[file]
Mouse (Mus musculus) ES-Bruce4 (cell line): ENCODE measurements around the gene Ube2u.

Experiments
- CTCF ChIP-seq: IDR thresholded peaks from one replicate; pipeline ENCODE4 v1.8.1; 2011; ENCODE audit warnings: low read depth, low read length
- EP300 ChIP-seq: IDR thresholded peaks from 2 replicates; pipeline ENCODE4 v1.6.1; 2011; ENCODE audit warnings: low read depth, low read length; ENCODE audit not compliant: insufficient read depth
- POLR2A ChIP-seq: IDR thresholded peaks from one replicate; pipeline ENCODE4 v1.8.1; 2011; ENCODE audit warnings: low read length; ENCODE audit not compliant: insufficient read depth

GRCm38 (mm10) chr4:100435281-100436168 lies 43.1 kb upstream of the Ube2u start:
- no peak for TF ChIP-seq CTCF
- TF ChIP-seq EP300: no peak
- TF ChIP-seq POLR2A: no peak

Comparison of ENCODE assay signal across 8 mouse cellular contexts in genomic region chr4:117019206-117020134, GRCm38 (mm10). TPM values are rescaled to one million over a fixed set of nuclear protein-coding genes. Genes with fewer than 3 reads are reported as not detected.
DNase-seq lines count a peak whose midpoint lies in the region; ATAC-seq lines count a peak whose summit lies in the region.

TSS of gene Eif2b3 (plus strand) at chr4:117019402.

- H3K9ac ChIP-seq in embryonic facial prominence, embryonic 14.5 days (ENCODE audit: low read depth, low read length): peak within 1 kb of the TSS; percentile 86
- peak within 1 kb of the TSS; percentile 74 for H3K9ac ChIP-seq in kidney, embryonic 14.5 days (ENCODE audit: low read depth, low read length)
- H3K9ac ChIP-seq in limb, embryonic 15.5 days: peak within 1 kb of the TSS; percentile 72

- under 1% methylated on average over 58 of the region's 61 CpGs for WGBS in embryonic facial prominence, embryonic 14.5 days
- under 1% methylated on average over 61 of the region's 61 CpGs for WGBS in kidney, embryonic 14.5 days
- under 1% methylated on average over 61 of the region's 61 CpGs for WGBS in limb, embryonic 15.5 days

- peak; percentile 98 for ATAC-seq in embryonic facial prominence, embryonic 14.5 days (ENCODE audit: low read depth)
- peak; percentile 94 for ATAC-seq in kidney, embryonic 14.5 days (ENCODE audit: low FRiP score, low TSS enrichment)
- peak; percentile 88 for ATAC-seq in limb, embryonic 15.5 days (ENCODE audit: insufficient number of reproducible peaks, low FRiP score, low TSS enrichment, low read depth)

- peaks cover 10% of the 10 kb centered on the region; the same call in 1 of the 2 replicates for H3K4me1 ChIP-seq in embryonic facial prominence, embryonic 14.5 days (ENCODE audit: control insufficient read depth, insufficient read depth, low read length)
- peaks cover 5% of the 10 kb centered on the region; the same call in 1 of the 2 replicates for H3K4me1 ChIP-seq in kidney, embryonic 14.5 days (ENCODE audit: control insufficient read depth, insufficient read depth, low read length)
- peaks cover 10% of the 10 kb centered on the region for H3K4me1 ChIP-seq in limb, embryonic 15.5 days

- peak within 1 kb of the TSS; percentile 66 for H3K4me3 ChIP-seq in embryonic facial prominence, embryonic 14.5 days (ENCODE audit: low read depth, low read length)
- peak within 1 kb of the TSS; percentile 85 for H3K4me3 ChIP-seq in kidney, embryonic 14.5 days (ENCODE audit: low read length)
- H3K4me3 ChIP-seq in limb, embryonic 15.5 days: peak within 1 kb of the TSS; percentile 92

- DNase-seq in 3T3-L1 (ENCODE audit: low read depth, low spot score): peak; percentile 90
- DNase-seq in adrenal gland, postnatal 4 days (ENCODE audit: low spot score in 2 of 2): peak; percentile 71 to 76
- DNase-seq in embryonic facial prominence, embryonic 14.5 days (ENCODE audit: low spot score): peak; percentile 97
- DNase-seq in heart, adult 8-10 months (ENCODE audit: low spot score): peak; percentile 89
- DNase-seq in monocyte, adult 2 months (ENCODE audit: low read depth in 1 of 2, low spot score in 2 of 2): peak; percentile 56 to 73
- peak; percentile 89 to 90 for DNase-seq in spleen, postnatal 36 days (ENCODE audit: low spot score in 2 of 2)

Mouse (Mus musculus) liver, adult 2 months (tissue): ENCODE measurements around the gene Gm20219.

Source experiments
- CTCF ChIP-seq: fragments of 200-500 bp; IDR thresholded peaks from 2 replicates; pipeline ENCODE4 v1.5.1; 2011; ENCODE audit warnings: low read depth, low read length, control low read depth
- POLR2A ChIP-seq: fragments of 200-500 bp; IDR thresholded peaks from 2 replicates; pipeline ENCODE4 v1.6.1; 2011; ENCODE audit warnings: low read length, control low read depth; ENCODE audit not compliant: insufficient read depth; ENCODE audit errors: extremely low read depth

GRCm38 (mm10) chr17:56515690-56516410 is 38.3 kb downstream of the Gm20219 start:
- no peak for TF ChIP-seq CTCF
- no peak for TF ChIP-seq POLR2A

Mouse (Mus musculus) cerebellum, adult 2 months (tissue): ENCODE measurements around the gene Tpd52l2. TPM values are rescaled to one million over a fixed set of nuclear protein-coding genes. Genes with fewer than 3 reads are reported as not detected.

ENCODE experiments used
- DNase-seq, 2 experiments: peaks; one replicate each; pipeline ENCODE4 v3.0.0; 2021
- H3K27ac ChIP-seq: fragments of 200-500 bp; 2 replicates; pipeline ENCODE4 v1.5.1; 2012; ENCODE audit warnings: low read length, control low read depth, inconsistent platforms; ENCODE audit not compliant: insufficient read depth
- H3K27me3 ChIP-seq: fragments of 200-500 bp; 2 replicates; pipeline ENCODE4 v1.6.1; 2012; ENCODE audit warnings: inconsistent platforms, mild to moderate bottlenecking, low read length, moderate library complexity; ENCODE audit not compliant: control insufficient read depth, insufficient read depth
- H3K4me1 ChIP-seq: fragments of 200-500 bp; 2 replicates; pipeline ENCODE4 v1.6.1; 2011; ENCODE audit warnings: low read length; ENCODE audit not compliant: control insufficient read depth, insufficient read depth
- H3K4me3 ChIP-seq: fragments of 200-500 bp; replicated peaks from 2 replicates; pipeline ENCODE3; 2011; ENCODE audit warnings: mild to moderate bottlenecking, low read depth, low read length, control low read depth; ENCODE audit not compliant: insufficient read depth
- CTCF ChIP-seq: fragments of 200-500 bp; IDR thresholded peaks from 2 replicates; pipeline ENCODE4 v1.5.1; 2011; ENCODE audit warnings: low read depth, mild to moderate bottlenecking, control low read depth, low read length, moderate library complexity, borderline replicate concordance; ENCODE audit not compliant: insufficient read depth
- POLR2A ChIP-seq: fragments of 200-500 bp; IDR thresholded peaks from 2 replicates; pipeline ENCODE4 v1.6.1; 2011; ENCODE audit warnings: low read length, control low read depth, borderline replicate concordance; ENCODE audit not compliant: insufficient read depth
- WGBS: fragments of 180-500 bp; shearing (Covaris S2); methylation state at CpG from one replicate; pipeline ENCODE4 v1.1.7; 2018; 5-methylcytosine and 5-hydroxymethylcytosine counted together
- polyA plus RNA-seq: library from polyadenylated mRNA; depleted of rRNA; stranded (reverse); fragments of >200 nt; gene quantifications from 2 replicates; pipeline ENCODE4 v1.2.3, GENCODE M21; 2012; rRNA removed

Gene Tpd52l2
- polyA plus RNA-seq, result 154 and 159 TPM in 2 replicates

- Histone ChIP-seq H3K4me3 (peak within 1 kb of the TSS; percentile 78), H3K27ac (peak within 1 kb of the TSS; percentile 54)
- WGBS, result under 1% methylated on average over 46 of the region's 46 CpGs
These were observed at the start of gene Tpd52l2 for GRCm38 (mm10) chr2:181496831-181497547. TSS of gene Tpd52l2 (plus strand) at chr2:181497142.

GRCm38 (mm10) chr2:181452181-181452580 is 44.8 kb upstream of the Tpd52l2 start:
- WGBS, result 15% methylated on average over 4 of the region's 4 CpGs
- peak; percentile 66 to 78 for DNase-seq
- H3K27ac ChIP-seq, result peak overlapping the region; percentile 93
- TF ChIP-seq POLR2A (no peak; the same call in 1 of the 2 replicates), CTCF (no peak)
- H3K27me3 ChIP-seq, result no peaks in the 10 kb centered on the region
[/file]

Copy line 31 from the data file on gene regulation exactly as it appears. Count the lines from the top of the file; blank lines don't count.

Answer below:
- DNase-seq in heart, adult 8-10 months (ENCODE audit: low spot score): peak; percentile 89